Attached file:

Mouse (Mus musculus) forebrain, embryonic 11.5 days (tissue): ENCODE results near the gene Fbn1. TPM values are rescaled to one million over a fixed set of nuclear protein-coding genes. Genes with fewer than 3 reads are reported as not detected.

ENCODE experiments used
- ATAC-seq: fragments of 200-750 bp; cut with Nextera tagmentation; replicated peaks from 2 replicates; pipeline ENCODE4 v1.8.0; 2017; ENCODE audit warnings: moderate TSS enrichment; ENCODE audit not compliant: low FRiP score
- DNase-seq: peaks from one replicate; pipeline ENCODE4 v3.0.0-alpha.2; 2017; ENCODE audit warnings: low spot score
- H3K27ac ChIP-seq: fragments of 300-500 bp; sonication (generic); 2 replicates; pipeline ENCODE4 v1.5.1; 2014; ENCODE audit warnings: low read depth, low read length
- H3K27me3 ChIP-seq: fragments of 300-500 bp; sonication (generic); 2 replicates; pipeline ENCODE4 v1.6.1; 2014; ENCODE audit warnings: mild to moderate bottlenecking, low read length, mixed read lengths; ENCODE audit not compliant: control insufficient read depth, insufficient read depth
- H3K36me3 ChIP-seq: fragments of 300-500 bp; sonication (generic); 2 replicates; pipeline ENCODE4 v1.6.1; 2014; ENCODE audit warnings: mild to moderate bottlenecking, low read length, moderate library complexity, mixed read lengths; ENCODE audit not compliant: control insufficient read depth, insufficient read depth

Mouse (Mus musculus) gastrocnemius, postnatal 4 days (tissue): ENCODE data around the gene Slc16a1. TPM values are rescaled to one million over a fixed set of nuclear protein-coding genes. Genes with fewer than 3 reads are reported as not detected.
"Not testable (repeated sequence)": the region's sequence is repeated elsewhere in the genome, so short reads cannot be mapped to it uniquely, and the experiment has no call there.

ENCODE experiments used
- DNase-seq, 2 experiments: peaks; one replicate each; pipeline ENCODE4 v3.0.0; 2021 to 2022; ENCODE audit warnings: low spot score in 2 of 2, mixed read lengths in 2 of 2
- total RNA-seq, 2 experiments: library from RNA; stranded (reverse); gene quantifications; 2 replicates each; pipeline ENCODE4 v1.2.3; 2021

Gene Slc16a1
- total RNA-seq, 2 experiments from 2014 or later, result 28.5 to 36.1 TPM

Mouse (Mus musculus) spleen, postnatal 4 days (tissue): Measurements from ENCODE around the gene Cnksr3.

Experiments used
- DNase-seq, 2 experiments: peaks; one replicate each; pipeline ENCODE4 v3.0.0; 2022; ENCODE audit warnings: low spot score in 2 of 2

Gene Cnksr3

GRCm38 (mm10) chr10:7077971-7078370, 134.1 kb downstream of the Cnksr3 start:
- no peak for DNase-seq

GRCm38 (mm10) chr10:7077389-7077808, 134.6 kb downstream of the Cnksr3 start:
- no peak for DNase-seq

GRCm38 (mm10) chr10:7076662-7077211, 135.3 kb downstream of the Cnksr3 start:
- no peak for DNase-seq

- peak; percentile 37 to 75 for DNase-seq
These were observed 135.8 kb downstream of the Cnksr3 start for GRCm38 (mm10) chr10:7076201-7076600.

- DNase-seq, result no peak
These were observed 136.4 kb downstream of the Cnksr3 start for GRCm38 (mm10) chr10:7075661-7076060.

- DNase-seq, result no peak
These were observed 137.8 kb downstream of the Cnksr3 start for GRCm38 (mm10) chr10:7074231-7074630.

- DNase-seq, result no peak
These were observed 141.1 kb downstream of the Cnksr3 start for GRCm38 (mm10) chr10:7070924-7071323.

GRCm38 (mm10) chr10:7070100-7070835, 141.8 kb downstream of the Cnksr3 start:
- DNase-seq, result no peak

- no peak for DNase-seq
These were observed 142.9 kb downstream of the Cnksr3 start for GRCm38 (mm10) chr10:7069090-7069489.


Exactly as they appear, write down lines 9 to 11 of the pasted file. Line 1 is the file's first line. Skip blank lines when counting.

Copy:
"Not testable (repeated sequence)": the region's sequence is repeated elsewhere in the genome, so short reads cannot be mapped to it uniquely, and the experiment has no call there.

ENCODE experiments used
- DNase-seq, 2 experiments: peaks; one replicate each; pipeline ENCODE4 v3.0.0; 2021 to 2022; ENCODE audit warnings: low spot score in 2 of 2, mixed read lengths in 2 of 2